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duration in the industrialized world has been falling for years it's fallen by 30 minutes a night over the last 2 decades. that's not a good development when we sleep our brain is tidying up its stores the important experiences and information we encounter during the day until it's useless information like a cerebral spring clean. and in hard to school within our brain our frontal lobe needs a lot of this clearing out it's the region that handles the highest order mental activity guys the lies to win the war that includes willpower self-discipline the ability to plan tasks on carry them out as well as impulse control and all of that fuel improves quote id's a dinner. enough sleep is essential. it's what gives us the energy to begin a new day ready to concentrate and to tackle the digital challenges of modern life
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. how to recycle old concrete not like this but a new process may help to break down the building material to yield its individual components for reuse find out more on the next edition of tomorrow today and see then by.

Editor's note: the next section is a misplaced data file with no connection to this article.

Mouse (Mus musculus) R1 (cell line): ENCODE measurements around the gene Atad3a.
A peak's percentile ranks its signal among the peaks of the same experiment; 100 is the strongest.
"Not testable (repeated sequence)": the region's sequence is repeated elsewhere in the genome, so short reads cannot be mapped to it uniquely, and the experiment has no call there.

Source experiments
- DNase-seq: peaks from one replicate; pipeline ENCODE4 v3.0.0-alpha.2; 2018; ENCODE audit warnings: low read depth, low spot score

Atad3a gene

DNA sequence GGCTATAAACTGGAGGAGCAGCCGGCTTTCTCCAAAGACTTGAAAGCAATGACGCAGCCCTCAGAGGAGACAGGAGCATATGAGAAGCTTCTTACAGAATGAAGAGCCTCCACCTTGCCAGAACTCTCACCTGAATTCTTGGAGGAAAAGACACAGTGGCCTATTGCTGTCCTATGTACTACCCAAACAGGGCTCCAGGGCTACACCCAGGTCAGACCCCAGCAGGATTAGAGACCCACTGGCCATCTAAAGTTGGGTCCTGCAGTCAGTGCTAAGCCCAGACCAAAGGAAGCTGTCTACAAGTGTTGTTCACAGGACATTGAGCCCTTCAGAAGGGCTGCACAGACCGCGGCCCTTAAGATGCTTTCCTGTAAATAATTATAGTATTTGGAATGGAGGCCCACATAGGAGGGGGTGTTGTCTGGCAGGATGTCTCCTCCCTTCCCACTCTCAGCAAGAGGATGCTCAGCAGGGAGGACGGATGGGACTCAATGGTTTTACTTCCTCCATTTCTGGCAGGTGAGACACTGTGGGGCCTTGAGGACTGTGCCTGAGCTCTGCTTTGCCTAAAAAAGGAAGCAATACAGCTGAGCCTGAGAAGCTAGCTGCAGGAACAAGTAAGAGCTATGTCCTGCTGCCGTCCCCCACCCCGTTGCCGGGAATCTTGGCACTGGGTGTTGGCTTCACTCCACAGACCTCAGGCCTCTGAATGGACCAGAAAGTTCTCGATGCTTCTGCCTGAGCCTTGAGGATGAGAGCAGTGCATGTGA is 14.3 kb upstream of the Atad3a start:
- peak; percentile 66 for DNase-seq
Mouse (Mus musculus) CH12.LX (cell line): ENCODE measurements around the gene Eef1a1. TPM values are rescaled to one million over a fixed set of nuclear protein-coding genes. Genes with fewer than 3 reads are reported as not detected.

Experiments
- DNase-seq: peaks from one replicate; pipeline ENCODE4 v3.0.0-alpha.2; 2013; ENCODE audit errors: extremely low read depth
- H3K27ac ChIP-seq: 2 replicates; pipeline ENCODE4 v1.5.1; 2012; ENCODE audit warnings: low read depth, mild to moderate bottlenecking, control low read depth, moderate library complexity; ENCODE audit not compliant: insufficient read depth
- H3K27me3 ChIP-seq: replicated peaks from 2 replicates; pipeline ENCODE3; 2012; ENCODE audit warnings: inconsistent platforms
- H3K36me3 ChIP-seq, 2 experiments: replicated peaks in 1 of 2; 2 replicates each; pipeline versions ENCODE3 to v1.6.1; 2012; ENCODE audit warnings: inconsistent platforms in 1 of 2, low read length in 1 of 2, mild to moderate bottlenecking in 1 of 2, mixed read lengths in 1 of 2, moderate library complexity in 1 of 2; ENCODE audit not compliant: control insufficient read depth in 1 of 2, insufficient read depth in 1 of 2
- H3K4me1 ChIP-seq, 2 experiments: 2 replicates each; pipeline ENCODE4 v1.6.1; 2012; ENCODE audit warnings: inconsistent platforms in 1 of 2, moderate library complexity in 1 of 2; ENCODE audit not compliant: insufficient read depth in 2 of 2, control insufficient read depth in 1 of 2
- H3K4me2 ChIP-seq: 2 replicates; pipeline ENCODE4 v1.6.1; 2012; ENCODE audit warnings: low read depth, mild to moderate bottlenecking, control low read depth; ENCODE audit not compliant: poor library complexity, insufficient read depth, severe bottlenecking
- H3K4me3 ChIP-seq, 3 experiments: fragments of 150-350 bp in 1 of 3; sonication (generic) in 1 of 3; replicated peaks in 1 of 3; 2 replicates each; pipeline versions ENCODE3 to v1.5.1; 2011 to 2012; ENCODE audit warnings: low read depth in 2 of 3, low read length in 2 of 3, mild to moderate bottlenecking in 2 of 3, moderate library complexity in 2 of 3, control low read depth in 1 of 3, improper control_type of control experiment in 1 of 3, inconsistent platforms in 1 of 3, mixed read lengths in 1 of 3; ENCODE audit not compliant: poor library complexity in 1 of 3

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after. the soviet union secretly moved her plane. it took years before u.s. by satellites found out what the russians were up to. the untold story of moscow's efforts to win the space race by putting a man on the moon 15 minutes on d. double.
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the adventures of the famous naturalist and explorer. to celebrate alexandre from the boats 250 they were marching on the for the job discovery. expedition in boyd on dino. and i'm game on the ground using the illusion bottom of the post explosive device the scope they still affect the whole lot of climate change and the return of. only green fields check out. asa. take a trip on us to go christmas market hopping with dean telling him come on and when
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the time bomb their firm hotel. and the guest. just tell us which german street is your favorite. what's the most beautiful place in germany. would you like to explore most. tricky d.w. dot com slash trouble good luck and enjoy some. french food. international gateway to the best connection salsa road and rail. located in the heart of europe if you have connected to the home world. experience outstanding shopping and dining offers and trialling services. biala guest at frankfurt airport city managed by frog bought.
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this is the interview news live from berlin turkey pushes on with its offensive against kurdish fighters in northern syria. but as towns fall to turkish troops and new alliances forming to oppose the kurdish forces say there are a lot of themselves with the syrian government as the u.s. pulls its soldiers from the conflict zone also coming up. and this show results show that poland's ruling conservative law and justice party has won the general election the poll indicates that the party has increased its majority.